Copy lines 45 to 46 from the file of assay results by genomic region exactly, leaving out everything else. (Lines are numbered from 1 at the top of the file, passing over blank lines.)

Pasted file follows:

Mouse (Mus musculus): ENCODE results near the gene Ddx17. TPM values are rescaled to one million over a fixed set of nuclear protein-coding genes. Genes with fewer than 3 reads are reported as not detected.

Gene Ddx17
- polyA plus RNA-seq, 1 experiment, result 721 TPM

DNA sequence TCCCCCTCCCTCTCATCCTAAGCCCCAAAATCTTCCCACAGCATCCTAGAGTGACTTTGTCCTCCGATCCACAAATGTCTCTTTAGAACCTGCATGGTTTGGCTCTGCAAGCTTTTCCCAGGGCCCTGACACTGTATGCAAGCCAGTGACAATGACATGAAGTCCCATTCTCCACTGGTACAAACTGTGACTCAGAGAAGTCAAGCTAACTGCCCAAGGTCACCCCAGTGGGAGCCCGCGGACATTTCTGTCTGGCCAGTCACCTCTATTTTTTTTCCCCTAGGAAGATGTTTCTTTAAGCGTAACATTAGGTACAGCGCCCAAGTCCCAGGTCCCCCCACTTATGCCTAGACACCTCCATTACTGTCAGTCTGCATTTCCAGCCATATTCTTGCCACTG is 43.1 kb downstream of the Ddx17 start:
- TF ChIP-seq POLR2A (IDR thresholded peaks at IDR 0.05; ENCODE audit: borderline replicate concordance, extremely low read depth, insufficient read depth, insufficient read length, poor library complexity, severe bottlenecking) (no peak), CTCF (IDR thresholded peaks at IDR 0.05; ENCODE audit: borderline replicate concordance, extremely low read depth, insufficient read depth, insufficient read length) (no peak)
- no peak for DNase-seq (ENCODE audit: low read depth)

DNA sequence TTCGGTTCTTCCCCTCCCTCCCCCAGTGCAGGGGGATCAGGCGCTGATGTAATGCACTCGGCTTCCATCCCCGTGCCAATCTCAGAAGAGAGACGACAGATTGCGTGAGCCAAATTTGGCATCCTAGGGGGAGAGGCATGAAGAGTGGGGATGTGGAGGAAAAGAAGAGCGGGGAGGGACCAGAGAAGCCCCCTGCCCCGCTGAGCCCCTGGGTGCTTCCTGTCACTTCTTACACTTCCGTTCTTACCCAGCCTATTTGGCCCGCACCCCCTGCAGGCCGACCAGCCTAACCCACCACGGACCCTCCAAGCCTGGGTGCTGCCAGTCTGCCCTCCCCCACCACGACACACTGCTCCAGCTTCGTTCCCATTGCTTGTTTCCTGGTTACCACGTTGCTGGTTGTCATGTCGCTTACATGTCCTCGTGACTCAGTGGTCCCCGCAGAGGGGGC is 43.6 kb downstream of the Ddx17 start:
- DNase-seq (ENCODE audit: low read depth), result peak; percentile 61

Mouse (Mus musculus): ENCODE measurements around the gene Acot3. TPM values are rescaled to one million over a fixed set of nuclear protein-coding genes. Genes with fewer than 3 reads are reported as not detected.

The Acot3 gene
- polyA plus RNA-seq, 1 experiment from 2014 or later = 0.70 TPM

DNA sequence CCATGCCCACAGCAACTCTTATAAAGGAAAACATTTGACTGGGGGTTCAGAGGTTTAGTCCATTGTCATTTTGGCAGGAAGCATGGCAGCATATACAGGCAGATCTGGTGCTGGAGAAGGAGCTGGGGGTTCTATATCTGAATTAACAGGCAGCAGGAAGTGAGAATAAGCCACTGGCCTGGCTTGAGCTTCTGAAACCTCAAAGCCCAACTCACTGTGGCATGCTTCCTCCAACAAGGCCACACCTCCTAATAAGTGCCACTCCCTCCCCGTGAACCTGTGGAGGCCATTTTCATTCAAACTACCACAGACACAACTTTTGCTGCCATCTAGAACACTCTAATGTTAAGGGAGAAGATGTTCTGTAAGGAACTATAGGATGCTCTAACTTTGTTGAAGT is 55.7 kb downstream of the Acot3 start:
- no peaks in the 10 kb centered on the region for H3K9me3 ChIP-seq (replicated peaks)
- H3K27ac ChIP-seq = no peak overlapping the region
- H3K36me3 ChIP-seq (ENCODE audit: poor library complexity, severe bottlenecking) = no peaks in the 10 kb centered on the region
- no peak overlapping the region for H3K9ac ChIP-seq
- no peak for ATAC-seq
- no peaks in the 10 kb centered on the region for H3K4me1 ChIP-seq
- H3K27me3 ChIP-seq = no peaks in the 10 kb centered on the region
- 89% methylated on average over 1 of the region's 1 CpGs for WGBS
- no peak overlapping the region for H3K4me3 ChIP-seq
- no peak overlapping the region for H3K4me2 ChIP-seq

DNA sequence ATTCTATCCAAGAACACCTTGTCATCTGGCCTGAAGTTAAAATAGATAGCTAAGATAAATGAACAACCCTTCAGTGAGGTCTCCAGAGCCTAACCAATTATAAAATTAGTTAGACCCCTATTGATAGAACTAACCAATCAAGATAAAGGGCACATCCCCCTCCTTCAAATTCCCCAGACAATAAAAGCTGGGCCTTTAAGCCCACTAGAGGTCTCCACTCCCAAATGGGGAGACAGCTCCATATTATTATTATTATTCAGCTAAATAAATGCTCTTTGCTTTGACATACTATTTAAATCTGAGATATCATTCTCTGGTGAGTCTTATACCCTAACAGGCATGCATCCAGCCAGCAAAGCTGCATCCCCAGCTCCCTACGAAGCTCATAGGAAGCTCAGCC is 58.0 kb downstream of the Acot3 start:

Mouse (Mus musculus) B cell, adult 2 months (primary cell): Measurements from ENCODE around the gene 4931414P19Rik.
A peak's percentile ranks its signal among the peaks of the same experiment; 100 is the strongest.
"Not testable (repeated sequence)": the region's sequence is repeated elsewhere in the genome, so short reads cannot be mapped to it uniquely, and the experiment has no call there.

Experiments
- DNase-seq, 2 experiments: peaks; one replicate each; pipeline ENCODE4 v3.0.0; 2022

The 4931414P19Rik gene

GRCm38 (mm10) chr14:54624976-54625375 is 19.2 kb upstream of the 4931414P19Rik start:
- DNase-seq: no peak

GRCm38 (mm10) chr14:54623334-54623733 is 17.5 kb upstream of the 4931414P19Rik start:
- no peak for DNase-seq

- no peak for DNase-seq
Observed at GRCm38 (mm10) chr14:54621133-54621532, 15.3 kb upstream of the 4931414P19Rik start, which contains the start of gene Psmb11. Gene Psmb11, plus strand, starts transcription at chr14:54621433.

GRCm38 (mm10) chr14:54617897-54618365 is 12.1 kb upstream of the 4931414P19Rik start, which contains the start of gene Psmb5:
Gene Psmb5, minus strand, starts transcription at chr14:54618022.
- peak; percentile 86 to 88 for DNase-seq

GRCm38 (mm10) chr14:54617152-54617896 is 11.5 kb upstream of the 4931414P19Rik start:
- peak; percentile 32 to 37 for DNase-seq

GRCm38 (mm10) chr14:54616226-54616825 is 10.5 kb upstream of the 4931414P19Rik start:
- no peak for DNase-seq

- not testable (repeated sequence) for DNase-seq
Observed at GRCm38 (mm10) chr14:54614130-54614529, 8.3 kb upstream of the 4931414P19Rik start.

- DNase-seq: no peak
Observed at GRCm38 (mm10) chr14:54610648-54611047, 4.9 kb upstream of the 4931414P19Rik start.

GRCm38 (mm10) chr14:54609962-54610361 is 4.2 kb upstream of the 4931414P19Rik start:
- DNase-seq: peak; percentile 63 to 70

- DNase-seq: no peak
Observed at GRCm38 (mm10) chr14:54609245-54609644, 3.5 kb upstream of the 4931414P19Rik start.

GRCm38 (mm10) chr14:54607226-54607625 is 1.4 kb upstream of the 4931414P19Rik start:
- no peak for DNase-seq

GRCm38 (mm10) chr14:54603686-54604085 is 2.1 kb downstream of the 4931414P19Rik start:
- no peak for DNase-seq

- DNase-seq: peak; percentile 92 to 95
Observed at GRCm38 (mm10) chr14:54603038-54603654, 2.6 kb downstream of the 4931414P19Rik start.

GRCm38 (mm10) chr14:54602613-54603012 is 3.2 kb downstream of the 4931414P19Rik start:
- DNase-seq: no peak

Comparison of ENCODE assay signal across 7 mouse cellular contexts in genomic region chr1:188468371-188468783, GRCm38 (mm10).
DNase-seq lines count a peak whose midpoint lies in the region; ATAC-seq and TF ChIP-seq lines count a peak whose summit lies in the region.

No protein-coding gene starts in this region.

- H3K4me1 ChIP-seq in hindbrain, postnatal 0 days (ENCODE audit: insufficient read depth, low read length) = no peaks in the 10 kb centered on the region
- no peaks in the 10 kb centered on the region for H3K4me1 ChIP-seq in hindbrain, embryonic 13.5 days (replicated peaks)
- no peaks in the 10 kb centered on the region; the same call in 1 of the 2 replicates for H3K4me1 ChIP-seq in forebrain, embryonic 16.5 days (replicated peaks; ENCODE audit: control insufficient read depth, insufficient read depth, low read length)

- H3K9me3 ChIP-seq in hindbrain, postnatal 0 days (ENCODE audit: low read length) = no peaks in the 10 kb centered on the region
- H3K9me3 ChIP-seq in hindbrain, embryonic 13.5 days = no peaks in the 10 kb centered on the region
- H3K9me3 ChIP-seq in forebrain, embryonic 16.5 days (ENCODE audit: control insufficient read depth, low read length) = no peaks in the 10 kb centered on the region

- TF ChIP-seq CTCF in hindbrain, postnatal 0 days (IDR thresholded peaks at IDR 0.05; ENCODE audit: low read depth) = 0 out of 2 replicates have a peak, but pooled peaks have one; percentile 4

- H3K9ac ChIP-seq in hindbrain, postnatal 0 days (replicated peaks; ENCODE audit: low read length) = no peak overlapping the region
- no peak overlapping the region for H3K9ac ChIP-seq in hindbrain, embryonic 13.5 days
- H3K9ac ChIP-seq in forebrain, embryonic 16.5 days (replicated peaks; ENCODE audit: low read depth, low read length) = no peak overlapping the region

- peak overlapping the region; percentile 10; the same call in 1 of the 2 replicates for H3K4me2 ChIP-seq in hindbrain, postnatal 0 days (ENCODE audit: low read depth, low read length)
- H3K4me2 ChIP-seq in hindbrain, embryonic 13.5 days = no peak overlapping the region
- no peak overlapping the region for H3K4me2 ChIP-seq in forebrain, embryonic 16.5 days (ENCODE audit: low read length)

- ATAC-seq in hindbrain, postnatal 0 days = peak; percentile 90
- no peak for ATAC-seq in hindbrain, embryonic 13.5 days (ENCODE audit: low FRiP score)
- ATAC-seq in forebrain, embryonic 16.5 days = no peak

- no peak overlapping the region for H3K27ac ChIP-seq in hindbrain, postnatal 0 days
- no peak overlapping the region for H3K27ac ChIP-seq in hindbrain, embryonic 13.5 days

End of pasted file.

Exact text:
- DNase-seq: no peak
Observed at GRCm38 (mm10) chr14:54610648-54611047, 4.9 kb upstream of the 4931414P19Rik start.